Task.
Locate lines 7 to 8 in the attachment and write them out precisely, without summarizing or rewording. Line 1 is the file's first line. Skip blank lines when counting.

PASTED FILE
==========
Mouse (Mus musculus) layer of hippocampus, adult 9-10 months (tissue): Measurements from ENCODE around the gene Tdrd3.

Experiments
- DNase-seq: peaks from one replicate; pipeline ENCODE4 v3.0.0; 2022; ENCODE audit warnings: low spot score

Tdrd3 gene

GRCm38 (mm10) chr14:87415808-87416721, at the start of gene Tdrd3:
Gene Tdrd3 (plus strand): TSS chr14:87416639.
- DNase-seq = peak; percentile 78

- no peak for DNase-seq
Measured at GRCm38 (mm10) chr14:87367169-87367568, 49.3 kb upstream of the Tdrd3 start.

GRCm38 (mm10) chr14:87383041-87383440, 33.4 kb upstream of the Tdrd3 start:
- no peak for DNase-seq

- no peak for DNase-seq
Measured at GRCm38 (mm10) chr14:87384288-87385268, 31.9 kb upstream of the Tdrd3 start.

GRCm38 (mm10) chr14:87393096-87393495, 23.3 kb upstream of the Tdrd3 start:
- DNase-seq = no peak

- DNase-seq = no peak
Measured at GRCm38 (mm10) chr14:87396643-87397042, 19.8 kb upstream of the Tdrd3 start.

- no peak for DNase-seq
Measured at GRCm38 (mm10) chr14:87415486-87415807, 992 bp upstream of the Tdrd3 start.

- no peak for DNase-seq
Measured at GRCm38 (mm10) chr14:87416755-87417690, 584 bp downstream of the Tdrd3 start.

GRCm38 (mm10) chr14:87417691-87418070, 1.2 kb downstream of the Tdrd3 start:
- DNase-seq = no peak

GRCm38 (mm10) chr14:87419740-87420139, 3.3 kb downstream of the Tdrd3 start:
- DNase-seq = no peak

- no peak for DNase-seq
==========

- DNase-seq = peak; percentile 78

- no peak for DNase-seq